Sid Saltfork wrote on February 19, 2013 at 12:02 pm

Another article in the News Gazette's crusade to solve the state's financial problems by stealing the public employees pensions.  Yeah; "robbing from Peter to pay Paul" seems to be the plan the state legislators, the governor, and the News Gazette agree on. 

Ending the tax breaks for businesses would never be advocated as part of solving the state's financial problems.  If the tax break for "ink and paper" was ended, how would the News Gazette get the word out to steal others retirement money?

Stop pork barrel spending for votes, and "campaign donations".  Spend state money only on the most necessary things; not grants for wants, and whims.  Stop rewarding corporations with tax breaks in exchange for "campaign donations", or services in kind like propaganda.  Prosecute corrupt politicians to the maximun instead of re-seating them in the legislature. 

By the way; ever wonder why "Sunshine Week" exposing corruption, and advocating transparency in government is covered by the newspapers only one week a year?  "Gee... it must be because of the shortage of investigative reporters......" 

nick wrote on February 19, 2013 at 2:02 pm

 There have probably been over 100 references to public employee pensions in News-Gazette editorials in the last year.Just for the sake of variety would it be possible for us to read an editorial on the 45 billion dollars in subsidies to the giant agricultural corporations? I would be happy with an editorial about the billions in CEO pay delivered to corporations that receive millions in tax refunds.from the public. Maybe a series of articles about the 900 billion in tax payer supported TARP funds and the CEO bonus piracy that was part of the plan. How about the war profiteering from the oil company provoked Middle East wars. Maybe an editorial closer to home...such as the story of the University Research Park and how much public money went into the pockets of the....developers. There must be a few other topics for the editorial board to investigate.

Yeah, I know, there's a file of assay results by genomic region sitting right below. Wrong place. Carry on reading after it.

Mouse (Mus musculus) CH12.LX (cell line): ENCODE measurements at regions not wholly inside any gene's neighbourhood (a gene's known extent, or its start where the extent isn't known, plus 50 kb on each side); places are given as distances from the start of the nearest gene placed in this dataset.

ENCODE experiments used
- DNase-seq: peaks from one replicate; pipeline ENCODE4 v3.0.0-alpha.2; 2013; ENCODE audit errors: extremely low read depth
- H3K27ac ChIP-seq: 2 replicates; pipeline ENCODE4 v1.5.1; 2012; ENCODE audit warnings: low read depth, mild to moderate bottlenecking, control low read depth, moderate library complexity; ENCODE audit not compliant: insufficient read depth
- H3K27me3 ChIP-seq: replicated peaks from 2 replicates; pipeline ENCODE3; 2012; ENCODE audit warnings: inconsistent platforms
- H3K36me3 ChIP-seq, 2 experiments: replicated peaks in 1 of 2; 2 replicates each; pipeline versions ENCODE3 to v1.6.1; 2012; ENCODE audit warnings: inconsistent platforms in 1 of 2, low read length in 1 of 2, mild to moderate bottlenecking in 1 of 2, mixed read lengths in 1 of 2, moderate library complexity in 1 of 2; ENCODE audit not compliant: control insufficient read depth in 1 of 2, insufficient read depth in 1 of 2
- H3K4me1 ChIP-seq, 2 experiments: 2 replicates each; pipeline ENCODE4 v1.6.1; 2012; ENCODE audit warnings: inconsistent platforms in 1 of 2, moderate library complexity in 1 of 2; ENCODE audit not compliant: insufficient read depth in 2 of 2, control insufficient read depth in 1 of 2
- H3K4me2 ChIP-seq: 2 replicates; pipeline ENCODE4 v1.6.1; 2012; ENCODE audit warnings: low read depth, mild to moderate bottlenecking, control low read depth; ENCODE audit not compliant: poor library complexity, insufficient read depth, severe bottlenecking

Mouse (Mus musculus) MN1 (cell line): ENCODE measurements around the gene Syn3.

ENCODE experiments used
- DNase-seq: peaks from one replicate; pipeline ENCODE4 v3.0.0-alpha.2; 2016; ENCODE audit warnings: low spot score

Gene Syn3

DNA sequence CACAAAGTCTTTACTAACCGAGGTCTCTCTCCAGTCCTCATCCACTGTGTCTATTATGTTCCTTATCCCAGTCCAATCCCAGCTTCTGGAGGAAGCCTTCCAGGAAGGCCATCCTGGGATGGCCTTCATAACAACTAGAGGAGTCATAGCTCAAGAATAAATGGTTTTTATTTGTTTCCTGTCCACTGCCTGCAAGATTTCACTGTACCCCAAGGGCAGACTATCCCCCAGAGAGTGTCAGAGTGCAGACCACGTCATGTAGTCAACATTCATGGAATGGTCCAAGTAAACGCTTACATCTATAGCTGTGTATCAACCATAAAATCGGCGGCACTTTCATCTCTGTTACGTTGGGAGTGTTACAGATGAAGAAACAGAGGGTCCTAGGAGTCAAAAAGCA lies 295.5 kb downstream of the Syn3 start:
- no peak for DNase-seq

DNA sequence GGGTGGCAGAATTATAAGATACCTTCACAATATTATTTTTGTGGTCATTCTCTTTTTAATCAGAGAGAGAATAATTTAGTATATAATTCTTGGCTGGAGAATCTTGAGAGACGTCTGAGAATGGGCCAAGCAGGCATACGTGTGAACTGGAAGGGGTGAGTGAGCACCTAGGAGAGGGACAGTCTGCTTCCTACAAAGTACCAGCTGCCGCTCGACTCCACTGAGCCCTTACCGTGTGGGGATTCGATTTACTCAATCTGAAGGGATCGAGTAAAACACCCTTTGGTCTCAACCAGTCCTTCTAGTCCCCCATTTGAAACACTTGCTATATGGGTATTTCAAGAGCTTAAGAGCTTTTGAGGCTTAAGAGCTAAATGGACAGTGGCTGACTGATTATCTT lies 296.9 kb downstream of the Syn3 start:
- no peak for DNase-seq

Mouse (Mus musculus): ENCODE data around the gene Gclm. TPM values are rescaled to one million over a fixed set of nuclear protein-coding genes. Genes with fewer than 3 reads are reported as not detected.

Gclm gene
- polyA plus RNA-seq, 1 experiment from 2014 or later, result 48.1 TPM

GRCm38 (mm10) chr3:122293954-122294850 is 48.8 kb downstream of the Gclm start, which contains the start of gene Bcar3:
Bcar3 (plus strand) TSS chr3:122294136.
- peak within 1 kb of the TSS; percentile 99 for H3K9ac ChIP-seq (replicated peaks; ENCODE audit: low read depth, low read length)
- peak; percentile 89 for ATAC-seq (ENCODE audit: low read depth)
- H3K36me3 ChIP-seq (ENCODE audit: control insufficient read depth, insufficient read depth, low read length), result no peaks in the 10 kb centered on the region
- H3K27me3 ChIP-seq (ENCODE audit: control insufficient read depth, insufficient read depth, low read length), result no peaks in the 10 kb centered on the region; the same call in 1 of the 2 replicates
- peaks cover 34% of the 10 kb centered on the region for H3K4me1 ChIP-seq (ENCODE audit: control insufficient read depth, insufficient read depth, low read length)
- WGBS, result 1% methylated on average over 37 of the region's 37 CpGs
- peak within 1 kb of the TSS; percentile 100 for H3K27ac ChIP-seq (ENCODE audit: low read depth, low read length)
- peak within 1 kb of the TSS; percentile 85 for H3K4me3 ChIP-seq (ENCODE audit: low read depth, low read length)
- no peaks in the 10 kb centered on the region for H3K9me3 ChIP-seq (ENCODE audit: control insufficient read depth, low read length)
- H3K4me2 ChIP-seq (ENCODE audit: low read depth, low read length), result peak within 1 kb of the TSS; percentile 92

Sid Saltfork wrote on February 19, 2013 at 4:02 pm

nick;  I am not sure that the "editorial board" investigates.  It seems that articles are written by a small group (maybe of one) projecting partisan, special interest opinions. 

One Newspaper, One Community, One Man in charge.

rsp wrote on February 20, 2013 at 3:02 am

They could save a lot of money on reforming the justice system in Illinois. There are people sitting in the prisons who could better serve society and them by being on house arrest, work release or any other of many ideas that are being used elsewhere that are much cheaper. Dividing up families for a low level crime with little risk of reoffending is costly in the short term and also increases the odds of the next generation being offenders. The state needs to look at the long term costs of it's actions and not just how best to get re-elected.

Citizen1 wrote on February 20, 2013 at 1:02 pm

Ahhhhh.  Private enterprise.  Private people, entitled to their own opinion, owing a private business.  If you don't like their view point, don't buy their paper.  And get off of their web site.

Sid Saltfork wrote on February 20, 2013 at 4:02 pm

Your the same guy that rants about his Second Amendment Rights.  Try reading the other amendments.  If you don't like my viewpoint, don't read my comments.  "Ahhhh....."  Now, turn your head, and cough.

SaintClarence27 wrote on February 20, 2013 at 4:02 pm

Or you can disagree and still read it. Unfortunately, it's the only game in town. The local section of Chicago papers isn't big on downstate.